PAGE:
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Engineering and the law: the Biomaterials Access Assurance Act of 1998

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2 Author(s)
Thin-Huo Chen ; Dept. of Electr. Eng., Nat. Tsing Hua Univ., Hsinchu, Taiwan ; Chang-Ming Liaw

Congress passed legislation protecting suppliers of bulk components and raw materials for implants from law-suits, The legislation is called the Biomaterials Access Assurance Act of 1998 (BAAA). The BAAA applies to all implant raw materials and components except the silicone gel and the silicone envelope utilized in a breast implant containing silicone gel. The new law supersedes otherwise applicable state laws and procedures by precluding any civil action, regardless of the legal theory upon which it is based, for harm, other than commercial loss or loss of or damage to an implant, caused by an implant. The BAAA was passed in response to a serious problem: the embargo by manufacturers of bulk biomaterials such as silicone gel and Teflon. This embargo arose from some legal decisions making the suppliers of bulk biomaterials liable for injuries allegedly caused by finished implants. Unfortunately, Congress and the President lost sight of the original goal in the flurry of lobbying by plaintiffs' lawyers and component-part manufacturers. The result is a bill that provides a much broader umbrella than is necessary to protect biomaterials suppliers, and no protection for suppliers of silicone gel, one of the bulk materials that led to the legislation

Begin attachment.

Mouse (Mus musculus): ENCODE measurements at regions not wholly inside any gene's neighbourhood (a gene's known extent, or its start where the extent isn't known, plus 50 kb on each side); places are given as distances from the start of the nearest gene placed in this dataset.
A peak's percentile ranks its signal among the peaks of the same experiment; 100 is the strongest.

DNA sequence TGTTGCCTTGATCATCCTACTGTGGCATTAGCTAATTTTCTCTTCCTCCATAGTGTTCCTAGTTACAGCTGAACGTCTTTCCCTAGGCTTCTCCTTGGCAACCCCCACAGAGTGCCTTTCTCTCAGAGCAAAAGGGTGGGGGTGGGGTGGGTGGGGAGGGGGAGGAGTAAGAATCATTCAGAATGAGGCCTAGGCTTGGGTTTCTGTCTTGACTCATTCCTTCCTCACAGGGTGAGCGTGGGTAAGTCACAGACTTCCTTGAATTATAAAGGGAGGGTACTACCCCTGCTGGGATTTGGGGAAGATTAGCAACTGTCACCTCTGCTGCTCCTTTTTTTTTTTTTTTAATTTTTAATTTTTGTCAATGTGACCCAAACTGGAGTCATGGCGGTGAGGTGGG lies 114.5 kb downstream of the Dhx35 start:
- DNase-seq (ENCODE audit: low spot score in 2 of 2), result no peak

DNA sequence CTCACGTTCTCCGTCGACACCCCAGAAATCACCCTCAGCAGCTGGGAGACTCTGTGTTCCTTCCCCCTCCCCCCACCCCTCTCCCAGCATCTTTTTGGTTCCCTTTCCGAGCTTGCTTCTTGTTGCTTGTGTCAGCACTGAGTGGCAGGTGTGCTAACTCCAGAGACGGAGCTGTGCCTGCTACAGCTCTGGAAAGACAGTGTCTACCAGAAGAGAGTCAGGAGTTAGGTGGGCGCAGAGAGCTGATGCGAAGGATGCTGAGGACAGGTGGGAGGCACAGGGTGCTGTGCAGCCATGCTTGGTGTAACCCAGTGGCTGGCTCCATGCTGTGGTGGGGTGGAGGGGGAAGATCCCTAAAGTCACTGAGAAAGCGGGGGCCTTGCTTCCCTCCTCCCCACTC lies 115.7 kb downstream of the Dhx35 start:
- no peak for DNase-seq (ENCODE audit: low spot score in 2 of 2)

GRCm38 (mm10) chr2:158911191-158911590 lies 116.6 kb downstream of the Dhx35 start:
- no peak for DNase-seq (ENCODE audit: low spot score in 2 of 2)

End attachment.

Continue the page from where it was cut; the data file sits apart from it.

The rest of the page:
Published in:

Engineering in Medicine and Biology Magazine, IEEE  (Volume:18 ,  Issue: 2 )

Date of Publication:

Mar/Apr 1999

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